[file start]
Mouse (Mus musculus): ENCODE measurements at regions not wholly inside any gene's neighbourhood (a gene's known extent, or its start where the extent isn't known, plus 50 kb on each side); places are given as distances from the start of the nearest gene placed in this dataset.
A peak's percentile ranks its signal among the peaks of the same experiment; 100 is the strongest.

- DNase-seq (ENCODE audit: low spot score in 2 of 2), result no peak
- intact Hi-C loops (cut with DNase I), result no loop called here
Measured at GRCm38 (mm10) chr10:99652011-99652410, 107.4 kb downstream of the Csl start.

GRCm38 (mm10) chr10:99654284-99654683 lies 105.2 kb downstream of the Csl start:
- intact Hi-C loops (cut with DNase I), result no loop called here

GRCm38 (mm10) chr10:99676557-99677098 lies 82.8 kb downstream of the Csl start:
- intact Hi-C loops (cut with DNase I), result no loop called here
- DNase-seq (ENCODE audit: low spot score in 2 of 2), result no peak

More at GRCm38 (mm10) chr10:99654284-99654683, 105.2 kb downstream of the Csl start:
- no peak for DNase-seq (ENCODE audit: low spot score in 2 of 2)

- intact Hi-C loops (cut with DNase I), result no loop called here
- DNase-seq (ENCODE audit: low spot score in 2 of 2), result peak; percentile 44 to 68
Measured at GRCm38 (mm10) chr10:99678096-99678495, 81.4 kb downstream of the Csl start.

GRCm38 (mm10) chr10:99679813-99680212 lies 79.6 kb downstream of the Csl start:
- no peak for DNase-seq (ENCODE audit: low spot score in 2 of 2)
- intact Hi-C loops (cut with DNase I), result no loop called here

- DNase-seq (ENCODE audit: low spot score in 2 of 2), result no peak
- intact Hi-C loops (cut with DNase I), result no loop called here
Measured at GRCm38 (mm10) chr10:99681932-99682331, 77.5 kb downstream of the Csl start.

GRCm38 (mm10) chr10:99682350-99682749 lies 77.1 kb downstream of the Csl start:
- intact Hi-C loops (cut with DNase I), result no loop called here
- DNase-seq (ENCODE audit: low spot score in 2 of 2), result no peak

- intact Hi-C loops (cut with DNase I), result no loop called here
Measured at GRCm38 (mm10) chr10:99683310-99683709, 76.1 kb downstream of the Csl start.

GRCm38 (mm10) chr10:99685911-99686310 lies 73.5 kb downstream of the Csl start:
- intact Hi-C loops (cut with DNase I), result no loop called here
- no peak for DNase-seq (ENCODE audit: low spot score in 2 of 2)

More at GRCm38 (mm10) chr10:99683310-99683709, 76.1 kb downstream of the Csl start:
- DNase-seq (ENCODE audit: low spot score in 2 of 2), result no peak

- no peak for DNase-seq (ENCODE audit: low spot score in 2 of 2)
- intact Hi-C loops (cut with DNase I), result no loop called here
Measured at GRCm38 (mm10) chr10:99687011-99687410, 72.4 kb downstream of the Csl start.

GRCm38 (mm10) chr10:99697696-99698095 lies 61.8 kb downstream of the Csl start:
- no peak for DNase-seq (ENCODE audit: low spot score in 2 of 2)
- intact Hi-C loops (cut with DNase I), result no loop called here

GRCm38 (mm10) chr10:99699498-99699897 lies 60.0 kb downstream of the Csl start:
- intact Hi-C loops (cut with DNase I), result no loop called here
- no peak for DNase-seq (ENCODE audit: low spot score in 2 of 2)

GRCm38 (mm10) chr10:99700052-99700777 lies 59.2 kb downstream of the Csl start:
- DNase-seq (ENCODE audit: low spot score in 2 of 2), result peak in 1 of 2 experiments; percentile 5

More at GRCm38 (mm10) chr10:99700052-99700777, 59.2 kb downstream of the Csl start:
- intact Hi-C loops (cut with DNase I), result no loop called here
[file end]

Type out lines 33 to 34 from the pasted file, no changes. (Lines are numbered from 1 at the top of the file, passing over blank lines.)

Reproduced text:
- intact Hi-C loops (cut with DNase I), result no loop called here
Measured at GRCm38 (mm10) chr10:99687011-99687410, 72.4 kb downstream of the Csl start.